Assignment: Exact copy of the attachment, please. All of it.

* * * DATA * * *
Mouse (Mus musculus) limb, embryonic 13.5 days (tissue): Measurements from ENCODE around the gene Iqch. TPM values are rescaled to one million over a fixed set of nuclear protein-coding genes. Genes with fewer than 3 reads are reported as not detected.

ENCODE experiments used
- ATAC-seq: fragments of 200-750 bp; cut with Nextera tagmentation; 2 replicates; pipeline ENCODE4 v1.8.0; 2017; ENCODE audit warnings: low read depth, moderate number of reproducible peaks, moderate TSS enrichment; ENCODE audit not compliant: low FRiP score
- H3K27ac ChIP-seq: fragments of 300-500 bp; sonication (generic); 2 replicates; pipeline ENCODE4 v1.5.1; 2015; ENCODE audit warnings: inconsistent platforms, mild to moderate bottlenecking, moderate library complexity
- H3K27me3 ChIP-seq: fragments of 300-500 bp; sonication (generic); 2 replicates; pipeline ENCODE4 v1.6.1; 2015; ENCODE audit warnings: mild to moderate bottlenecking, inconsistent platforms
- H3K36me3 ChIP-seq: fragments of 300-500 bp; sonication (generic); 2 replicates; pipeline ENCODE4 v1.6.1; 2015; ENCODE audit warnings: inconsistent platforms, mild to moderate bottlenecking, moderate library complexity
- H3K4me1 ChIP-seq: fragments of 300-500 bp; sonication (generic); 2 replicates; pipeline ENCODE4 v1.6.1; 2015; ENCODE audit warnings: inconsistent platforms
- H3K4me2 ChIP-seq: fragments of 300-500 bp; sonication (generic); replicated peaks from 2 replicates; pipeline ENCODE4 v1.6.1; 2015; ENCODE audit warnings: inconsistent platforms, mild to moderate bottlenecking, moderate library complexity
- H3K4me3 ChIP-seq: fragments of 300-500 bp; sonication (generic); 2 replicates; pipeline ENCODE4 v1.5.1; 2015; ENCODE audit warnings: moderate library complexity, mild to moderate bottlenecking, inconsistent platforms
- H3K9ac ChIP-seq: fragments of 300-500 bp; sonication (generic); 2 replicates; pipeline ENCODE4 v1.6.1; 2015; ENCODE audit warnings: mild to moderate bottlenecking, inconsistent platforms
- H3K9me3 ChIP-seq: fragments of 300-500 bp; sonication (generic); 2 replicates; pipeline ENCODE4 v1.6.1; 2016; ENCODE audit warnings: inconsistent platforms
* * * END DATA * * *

Mouse (Mus musculus) limb, embryonic 13.5 days (tissue): Measurements from ENCODE around the gene Iqch. TPM values are rescaled to one million over a fixed set of nuclear protein-coding genes. Genes with fewer than 3 reads are reported as not detected.

ENCODE experiments used
- ATAC-seq: fragments of 200-750 bp; cut with Nextera tagmentation; 2 replicates; pipeline ENCODE4 v1.8.0; 2017; ENCODE audit warnings: low read depth, moderate number of reproducible peaks, moderate TSS enrichment; ENCODE audit not compliant: low FRiP score
- H3K27ac ChIP-seq: fragments of 300-500 bp; sonication (generic); 2 replicates; pipeline ENCODE4 v1.5.1; 2015; ENCODE audit warnings: inconsistent platforms, mild to moderate bottlenecking, moderate library complexity
- H3K27me3 ChIP-seq: fragments of 300-500 bp; sonication (generic); 2 replicates; pipeline ENCODE4 v1.6.1; 2015; ENCODE audit warnings: mild to moderate bottlenecking, inconsistent platforms
- H3K36me3 ChIP-seq: fragments of 300-500 bp; sonication (generic); 2 replicates; pipeline ENCODE4 v1.6.1; 2015; ENCODE audit warnings: inconsistent platforms, mild to moderate bottlenecking, moderate library complexity
- H3K4me1 ChIP-seq: fragments of 300-500 bp; sonication (generic); 2 replicates; pipeline ENCODE4 v1.6.1; 2015; ENCODE audit warnings: inconsistent platforms
- H3K4me2 ChIP-seq: fragments of 300-500 bp; sonication (generic); replicated peaks from 2 replicates; pipeline ENCODE4 v1.6.1; 2015; ENCODE audit warnings: inconsistent platforms, mild to moderate bottlenecking, moderate library complexity
- H3K4me3 ChIP-seq: fragments of 300-500 bp; sonication (generic); 2 replicates; pipeline ENCODE4 v1.5.1; 2015; ENCODE audit warnings: moderate library complexity, mild to moderate bottlenecking, inconsistent platforms
- H3K9ac ChIP-seq: fragments of 300-500 bp; sonication (generic); 2 replicates; pipeline ENCODE4 v1.6.1; 2015; ENCODE audit warnings: mild to moderate bottlenecking, inconsistent platforms
- H3K9me3 ChIP-seq: fragments of 300-500 bp; sonication (generic); 2 replicates; pipeline ENCODE4 v1.6.1; 2016; ENCODE audit warnings: inconsistent platforms